file.write() of non-ASCII characters differs in Interpreted Python than in script run
rene.heymans at gmail.com
Wed Aug 26 17:02:28 CEST 2015
First, thanks to each and everyone.
There is indeed a solution by I haven't yet found the root of the problem (I'll come back to that at the end of my post).
1) After many trials and errors, I found that the problem was with the write() function in `h.write(str(d) + '\n')` and not with the argument itself which is a perfect string.
2) Reading the documentation it refers to the open() function and its preferred encoding.
3) I checked with the interpreter and got:
rse at Alibaba:~/test$ python
Python 3.4.0 (default, Jun 19 2015, 14:18:46)
[GCC 4.8.2] on linux
Type "help", "copyright", "credits" or "license" for more information.
>>> from locale import *
4) I knew everything was set up with UTF-8 (refer my first answer to Chris K.) so I couldn't believe it ! Another dead end ?
5) I had to make sure it was the same within the application, so I added a couple of statements to get and record the preferred encoding. And lo and behold I got his:
rse at Alibaba:~/test$ cat type
ANSI_X3.4-1968 <class 'bytes'> <class 'str'> <class 'dict'>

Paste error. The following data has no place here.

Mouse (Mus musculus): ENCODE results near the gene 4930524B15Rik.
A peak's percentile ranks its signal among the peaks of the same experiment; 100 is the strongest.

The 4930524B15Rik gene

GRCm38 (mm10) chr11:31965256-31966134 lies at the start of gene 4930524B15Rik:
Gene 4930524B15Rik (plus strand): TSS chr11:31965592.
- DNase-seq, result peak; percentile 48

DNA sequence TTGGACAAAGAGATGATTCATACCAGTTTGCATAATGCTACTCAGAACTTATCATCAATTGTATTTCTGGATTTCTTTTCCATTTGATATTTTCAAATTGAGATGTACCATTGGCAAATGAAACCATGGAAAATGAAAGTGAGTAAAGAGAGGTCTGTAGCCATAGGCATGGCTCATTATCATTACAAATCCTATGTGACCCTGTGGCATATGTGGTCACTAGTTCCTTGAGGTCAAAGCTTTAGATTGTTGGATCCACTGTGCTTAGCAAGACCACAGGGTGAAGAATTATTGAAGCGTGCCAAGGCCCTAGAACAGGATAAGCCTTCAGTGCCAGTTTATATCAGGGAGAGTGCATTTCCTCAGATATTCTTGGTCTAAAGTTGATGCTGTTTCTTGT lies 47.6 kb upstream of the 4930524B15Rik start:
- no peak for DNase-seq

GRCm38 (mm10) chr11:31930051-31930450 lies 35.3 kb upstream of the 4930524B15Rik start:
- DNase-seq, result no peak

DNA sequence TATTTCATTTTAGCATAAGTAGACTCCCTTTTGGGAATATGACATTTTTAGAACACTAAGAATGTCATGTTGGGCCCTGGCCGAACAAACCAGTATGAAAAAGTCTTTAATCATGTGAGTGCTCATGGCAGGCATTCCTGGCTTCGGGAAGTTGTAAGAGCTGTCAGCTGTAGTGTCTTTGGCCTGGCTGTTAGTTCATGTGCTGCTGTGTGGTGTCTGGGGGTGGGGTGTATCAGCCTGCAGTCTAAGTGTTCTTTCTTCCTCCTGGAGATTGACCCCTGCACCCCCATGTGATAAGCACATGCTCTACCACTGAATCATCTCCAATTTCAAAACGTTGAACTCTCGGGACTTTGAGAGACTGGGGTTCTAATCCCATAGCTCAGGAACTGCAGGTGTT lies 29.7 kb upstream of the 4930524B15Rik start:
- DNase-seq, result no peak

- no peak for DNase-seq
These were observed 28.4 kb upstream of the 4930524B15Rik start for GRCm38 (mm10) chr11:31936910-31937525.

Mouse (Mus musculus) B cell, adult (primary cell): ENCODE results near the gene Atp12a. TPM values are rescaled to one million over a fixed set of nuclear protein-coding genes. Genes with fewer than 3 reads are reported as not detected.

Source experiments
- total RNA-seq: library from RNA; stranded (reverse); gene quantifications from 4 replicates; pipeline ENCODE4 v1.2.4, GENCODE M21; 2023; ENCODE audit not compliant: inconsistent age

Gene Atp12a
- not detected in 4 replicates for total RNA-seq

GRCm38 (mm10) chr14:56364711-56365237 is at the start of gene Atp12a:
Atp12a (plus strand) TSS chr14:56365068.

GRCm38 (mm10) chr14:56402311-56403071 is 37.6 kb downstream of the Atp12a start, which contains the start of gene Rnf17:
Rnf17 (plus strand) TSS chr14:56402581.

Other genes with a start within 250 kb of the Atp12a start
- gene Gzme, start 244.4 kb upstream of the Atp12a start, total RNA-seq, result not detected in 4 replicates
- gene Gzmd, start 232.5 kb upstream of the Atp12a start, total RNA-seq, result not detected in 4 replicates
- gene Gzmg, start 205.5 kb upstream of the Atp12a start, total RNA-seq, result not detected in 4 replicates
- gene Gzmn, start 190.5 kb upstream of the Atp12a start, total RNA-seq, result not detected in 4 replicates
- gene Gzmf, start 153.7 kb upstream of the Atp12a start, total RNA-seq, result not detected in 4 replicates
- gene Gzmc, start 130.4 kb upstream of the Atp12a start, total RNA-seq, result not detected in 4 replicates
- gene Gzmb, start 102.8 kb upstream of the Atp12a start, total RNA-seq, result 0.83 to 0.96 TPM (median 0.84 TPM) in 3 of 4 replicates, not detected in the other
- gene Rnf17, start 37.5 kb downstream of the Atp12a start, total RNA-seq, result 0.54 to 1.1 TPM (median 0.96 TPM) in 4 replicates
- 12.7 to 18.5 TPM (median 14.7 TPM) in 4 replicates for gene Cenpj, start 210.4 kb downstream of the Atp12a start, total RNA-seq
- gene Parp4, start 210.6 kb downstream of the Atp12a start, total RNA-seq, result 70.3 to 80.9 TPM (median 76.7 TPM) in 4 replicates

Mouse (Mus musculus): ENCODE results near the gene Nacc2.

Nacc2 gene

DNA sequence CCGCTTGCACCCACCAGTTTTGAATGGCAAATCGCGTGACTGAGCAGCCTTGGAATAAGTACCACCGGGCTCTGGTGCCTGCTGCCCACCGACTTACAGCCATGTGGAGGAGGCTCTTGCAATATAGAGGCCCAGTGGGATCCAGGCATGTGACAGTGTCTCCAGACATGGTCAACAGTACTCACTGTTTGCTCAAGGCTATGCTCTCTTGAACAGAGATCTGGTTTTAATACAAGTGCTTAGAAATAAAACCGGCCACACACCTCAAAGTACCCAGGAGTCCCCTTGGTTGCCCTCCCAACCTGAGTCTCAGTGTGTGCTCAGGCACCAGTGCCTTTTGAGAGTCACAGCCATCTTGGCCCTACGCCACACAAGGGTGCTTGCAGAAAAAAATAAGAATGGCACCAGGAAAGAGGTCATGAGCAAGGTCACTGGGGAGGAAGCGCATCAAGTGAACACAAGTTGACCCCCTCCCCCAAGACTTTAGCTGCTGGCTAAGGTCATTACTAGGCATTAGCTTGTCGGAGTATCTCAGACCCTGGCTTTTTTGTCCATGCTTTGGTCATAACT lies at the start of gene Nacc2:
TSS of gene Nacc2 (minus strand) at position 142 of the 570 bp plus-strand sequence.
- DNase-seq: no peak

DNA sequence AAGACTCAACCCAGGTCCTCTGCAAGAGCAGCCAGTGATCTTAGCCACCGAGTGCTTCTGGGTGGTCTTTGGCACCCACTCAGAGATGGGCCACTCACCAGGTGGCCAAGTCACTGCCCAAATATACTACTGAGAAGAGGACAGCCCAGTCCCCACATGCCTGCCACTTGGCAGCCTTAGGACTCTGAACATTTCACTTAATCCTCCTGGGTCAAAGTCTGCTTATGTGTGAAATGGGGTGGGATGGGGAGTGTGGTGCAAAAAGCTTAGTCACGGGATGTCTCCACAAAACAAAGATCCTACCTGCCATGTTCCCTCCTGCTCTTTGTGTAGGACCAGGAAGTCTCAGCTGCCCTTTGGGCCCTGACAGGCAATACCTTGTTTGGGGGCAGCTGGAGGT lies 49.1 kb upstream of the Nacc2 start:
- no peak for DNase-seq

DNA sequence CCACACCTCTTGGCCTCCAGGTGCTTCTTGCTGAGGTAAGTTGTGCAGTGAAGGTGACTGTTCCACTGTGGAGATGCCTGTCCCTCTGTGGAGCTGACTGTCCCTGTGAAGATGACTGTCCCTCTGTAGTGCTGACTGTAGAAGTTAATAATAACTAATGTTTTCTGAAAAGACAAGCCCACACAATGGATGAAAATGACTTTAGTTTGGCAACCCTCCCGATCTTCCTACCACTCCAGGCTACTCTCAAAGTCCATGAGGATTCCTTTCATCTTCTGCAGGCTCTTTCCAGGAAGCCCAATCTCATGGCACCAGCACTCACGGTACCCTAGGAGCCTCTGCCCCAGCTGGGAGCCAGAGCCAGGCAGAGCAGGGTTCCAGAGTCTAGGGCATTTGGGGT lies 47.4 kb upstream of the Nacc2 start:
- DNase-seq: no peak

rse at Alibaba:~/test$
So, here the getpreferredencoding() function returns ANSI_X3.4-1968 instead of UTF-8 !?
6) The solution is then obvious: open the file by specifying the encoding; a suggestion made already by Chris A.
7) Now, that source of the problem is known, I must investigate why my run-time environment differs from the interpreter environment. I know it is the same machine, same Python 3.4.0. As the mod_wsgi module in Apache2 initiates Python for the run-time, I will look there around.
Thank you each and everyone for your contribution. I would suggest to close this subject. If I get a solution around mod_wsgi + python I will post it.
Kind regards to all,
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